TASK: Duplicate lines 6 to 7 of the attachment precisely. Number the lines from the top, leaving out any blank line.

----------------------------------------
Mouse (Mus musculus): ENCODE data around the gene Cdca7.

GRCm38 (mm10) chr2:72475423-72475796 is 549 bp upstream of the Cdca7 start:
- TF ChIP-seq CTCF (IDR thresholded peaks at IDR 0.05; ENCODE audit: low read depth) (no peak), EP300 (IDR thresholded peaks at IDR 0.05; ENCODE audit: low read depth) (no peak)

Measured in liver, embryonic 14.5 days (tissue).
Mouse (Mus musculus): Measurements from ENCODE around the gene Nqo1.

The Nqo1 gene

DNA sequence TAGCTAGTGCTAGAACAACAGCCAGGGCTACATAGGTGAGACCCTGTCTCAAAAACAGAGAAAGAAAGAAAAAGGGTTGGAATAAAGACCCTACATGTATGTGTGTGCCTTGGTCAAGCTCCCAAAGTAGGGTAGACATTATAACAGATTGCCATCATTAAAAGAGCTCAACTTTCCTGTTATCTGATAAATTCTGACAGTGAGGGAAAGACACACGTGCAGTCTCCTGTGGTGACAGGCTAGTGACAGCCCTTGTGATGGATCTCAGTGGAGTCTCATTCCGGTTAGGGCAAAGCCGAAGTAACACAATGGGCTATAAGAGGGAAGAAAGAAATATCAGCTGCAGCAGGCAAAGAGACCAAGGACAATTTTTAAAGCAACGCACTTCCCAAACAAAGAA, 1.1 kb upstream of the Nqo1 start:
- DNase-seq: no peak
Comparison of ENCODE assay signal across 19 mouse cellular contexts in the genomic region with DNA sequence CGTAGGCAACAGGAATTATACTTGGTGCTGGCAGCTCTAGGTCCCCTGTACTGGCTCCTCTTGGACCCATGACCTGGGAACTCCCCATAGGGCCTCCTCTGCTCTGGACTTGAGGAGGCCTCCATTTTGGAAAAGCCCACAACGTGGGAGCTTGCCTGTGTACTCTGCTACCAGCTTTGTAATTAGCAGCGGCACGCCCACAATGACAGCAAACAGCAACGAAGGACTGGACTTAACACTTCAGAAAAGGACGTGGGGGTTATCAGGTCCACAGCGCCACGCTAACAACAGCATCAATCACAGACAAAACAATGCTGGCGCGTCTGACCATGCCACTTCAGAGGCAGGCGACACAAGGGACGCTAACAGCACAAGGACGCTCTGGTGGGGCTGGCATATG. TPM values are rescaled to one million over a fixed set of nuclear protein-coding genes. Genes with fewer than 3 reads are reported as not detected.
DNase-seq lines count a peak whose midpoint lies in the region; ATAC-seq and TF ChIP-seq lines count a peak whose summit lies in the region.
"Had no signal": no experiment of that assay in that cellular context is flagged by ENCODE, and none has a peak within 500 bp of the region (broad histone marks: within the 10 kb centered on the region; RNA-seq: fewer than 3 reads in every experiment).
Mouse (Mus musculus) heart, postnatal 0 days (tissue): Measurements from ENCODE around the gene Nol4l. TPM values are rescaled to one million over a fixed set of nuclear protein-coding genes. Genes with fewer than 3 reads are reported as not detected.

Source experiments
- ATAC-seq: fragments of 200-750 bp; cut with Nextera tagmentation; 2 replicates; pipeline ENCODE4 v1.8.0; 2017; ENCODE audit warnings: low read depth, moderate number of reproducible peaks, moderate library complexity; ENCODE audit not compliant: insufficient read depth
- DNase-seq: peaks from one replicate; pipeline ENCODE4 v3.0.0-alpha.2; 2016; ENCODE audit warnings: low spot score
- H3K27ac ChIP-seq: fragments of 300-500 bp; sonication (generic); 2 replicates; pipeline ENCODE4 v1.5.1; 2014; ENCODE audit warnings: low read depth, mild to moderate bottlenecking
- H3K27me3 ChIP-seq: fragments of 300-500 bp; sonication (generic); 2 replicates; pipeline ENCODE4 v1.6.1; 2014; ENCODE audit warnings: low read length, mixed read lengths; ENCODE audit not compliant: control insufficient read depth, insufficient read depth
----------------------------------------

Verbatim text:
The Nqo1 gene

DNA sequence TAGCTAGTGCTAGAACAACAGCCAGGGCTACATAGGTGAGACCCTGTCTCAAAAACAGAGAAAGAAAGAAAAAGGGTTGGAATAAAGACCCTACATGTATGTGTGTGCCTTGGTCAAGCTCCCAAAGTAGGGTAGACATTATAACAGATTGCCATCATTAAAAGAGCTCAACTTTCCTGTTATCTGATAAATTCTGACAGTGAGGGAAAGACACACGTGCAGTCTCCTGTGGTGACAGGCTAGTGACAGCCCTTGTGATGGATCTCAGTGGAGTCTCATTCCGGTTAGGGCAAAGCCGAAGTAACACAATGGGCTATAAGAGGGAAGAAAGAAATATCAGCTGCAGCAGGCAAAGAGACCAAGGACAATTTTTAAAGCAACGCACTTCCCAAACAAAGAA, 1.1 kb upstream of the Nqo1 start: